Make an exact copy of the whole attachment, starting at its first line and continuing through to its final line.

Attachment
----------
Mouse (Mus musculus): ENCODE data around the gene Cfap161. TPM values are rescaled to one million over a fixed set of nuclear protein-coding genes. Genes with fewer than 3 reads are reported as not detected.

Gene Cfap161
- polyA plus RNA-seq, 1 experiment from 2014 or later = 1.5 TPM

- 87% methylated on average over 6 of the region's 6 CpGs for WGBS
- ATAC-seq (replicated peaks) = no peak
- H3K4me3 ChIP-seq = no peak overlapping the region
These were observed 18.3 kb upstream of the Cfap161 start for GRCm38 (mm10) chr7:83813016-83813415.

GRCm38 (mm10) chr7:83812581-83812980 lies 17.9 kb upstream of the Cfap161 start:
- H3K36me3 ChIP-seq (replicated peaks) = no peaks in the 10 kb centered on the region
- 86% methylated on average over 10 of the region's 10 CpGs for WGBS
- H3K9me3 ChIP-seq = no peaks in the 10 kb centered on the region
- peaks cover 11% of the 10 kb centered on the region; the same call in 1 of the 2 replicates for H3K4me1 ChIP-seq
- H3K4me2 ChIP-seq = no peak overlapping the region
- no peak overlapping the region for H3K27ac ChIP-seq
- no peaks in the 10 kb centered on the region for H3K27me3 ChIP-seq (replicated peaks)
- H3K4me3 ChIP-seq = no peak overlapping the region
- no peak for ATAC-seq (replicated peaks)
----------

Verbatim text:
Mouse (Mus musculus): ENCODE data around the gene Cfap161. TPM values are rescaled to one million over a fixed set of nuclear protein-coding genes. Genes with fewer than 3 reads are reported as not detected.

Gene Cfap161
- polyA plus RNA-seq, 1 experiment from 2014 or later = 1.5 TPM

- 87% methylated on average over 6 of the region's 6 CpGs for WGBS
- ATAC-seq (replicated peaks) = no peak
- H3K4me3 ChIP-seq = no peak overlapping the region
These were observed 18.3 kb upstream of the Cfap161 start for GRCm38 (mm10) chr7:83813016-83813415.

GRCm38 (mm10) chr7:83812581-83812980 lies 17.9 kb upstream of the Cfap161 start:
- H3K36me3 ChIP-seq (replicated peaks) = no peaks in the 10 kb centered on the region
- 86% methylated on average over 10 of the region's 10 CpGs for WGBS
- H3K9me3 ChIP-seq = no peaks in the 10 kb centered on the region
- peaks cover 11% of the 10 kb centered on the region; the same call in 1 of the 2 replicates for H3K4me1 ChIP-seq
- H3K4me2 ChIP-seq = no peak overlapping the region
- no peak overlapping the region for H3K27ac ChIP-seq
- no peaks in the 10 kb centered on the region for H3K27me3 ChIP-seq (replicated peaks)
- H3K4me3 ChIP-seq = no peak overlapping the region
- no peak for ATAC-seq (replicated peaks)